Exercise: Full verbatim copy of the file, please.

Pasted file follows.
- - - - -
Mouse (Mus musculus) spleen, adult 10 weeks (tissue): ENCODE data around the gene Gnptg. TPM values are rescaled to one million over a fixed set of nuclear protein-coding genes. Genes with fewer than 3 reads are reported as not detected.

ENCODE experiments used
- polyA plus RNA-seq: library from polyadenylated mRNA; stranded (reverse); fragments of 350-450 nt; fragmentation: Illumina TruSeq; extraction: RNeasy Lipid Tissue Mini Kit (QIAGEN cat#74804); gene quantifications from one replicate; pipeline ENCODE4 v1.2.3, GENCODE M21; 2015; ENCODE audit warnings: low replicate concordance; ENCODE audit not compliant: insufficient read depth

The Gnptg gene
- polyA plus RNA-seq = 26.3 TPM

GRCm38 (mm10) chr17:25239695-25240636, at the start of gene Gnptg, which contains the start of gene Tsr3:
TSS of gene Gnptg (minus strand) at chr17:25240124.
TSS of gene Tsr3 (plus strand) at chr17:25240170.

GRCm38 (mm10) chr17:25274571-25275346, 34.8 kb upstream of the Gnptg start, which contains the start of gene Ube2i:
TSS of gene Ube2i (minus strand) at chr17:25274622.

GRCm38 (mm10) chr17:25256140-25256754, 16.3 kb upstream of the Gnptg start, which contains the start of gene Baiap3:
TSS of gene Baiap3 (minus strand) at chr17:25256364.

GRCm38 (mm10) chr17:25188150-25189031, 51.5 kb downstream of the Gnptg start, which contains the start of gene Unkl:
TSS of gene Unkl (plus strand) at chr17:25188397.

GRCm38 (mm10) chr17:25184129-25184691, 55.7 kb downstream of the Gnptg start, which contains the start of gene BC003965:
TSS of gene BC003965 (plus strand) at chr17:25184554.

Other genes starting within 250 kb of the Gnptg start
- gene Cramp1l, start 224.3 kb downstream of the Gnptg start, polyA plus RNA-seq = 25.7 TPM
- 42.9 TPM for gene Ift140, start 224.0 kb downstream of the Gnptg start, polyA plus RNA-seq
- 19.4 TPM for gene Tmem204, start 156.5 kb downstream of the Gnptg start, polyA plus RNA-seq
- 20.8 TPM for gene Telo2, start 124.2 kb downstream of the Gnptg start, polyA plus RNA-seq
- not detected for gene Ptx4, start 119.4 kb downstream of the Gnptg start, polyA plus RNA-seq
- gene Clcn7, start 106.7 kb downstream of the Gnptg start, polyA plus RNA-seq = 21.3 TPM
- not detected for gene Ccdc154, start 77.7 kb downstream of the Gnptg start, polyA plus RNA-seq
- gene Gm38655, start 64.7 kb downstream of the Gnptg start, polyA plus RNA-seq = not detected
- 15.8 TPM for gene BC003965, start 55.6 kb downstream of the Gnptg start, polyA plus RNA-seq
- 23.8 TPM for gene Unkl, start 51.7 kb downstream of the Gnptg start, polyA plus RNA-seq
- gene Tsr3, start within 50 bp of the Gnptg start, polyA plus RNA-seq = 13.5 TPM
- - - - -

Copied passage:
Mouse (Mus musculus) spleen, adult 10 weeks (tissue): ENCODE data around the gene Gnptg. TPM values are rescaled to one million over a fixed set of nuclear protein-coding genes. Genes with fewer than 3 reads are reported as not detected.

ENCODE experiments used
- polyA plus RNA-seq: library from polyadenylated mRNA; stranded (reverse); fragments of 350-450 nt; fragmentation: Illumina TruSeq; extraction: RNeasy Lipid Tissue Mini Kit (QIAGEN cat#74804); gene quantifications from one replicate; pipeline ENCODE4 v1.2.3, GENCODE M21; 2015; ENCODE audit warnings: low replicate concordance; ENCODE audit not compliant: insufficient read depth

The Gnptg gene
- polyA plus RNA-seq = 26.3 TPM

GRCm38 (mm10) chr17:25239695-25240636, at the start of gene Gnptg, which contains the start of gene Tsr3:
TSS of gene Gnptg (minus strand) at chr17:25240124.
TSS of gene Tsr3 (plus strand) at chr17:25240170.

GRCm38 (mm10) chr17:25274571-25275346, 34.8 kb upstream of the Gnptg start, which contains the start of gene Ube2i:
TSS of gene Ube2i (minus strand) at chr17:25274622.

GRCm38 (mm10) chr17:25256140-25256754, 16.3 kb upstream of the Gnptg start, which contains the start of gene Baiap3:
TSS of gene Baiap3 (minus strand) at chr17:25256364.

GRCm38 (mm10) chr17:25188150-25189031, 51.5 kb downstream of the Gnptg start, which contains the start of gene Unkl:
TSS of gene Unkl (plus strand) at chr17:25188397.

GRCm38 (mm10) chr17:25184129-25184691, 55.7 kb downstream of the Gnptg start, which contains the start of gene BC003965:
TSS of gene BC003965 (plus strand) at chr17:25184554.

Other genes starting within 250 kb of the Gnptg start
- gene Cramp1l, start 224.3 kb downstream of the Gnptg start, polyA plus RNA-seq = 25.7 TPM
- 42.9 TPM for gene Ift140, start 224.0 kb downstream of the Gnptg start, polyA plus RNA-seq
- 19.4 TPM for gene Tmem204, start 156.5 kb downstream of the Gnptg start, polyA plus RNA-seq
- 20.8 TPM for gene Telo2, start 124.2 kb downstream of the Gnptg start, polyA plus RNA-seq
- not detected for gene Ptx4, start 119.4 kb downstream of the Gnptg start, polyA plus RNA-seq
- gene Clcn7, start 106.7 kb downstream of the Gnptg start, polyA plus RNA-seq = 21.3 TPM
- not detected for gene Ccdc154, start 77.7 kb downstream of the Gnptg start, polyA plus RNA-seq
- gene Gm38655, start 64.7 kb downstream of the Gnptg start, polyA plus RNA-seq = not detected
- 15.8 TPM for gene BC003965, start 55.6 kb downstream of the Gnptg start, polyA plus RNA-seq
- 23.8 TPM for gene Unkl, start 51.7 kb downstream of the Gnptg start, polyA plus RNA-seq
- gene Tsr3, start within 50 bp of the Gnptg start, polyA plus RNA-seq = 13.5 TPM